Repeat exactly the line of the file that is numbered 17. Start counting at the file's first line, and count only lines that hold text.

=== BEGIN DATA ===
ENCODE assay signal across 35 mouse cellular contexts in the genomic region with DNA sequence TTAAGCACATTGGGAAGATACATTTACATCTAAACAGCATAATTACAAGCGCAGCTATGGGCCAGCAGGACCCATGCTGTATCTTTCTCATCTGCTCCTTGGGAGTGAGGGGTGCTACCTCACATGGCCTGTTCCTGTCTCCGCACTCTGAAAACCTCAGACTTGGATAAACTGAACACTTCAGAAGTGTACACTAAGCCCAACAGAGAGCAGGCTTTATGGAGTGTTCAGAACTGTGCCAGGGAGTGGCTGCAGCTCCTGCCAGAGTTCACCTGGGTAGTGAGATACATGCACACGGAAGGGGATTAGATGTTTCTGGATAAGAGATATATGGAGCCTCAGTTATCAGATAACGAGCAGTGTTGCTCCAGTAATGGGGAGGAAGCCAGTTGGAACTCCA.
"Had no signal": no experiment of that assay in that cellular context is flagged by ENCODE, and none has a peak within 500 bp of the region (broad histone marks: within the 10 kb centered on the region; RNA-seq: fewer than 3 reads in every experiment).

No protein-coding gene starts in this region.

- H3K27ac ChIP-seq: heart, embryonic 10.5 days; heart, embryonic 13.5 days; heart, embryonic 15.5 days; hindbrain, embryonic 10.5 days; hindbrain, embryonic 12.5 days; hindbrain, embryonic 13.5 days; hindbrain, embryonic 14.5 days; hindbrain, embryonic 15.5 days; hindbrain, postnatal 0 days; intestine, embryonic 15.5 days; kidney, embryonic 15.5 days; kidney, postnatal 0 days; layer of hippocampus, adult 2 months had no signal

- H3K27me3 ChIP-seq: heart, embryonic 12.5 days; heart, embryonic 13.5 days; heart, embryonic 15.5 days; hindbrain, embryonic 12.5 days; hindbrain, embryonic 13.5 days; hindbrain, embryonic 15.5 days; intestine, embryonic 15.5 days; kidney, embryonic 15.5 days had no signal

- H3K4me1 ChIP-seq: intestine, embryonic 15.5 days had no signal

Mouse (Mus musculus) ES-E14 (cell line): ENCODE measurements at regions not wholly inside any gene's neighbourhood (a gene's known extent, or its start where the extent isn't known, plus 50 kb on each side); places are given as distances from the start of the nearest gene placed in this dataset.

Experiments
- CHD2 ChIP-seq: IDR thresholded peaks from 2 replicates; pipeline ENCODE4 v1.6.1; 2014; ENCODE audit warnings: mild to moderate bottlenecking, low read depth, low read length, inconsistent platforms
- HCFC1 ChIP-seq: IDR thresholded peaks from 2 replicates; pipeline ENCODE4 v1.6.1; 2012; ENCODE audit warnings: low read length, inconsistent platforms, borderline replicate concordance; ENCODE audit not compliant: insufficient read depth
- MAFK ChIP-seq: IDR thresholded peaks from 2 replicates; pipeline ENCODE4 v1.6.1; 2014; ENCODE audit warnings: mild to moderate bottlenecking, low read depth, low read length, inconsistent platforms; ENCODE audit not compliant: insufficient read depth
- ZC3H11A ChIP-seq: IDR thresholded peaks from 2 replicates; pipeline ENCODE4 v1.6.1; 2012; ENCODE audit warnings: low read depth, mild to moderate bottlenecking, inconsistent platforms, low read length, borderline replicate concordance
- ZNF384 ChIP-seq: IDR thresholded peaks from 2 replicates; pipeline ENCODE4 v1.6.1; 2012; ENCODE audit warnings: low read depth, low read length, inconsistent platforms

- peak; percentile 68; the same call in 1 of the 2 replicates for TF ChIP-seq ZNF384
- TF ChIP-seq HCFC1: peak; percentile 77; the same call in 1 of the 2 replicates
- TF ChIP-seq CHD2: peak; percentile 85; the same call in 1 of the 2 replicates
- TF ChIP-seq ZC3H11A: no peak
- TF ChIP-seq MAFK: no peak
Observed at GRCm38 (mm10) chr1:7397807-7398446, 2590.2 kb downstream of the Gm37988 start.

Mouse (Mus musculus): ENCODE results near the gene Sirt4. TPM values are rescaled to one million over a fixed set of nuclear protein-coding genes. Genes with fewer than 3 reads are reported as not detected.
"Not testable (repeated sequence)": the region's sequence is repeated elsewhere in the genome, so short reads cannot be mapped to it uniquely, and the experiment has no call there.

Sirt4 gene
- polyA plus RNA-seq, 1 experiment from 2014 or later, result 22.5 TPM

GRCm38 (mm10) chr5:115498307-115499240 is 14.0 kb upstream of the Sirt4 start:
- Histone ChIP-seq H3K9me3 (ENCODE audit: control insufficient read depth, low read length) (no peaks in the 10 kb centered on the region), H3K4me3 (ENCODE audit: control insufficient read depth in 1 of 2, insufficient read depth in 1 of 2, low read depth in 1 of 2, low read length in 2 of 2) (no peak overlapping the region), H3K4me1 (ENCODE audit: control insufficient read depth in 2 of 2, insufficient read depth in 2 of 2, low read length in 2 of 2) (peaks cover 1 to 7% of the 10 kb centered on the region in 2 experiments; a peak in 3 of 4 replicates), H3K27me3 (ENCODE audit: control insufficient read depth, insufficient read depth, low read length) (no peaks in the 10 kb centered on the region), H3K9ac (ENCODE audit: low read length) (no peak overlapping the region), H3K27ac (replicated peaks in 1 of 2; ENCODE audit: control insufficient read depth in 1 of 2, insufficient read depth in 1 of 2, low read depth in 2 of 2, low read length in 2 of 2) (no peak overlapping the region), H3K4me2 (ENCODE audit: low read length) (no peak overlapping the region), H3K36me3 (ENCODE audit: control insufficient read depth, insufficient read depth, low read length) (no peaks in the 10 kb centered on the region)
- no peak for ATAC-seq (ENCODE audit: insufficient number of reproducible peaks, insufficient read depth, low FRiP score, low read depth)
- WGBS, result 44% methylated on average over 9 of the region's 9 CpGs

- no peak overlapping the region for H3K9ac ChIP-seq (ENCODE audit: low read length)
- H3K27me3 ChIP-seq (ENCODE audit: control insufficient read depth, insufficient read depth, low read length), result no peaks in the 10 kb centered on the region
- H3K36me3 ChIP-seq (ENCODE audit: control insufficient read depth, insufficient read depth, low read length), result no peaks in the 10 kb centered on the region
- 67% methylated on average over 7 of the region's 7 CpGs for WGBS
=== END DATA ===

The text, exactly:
- TF ChIP-seq ZC3H11A: no peak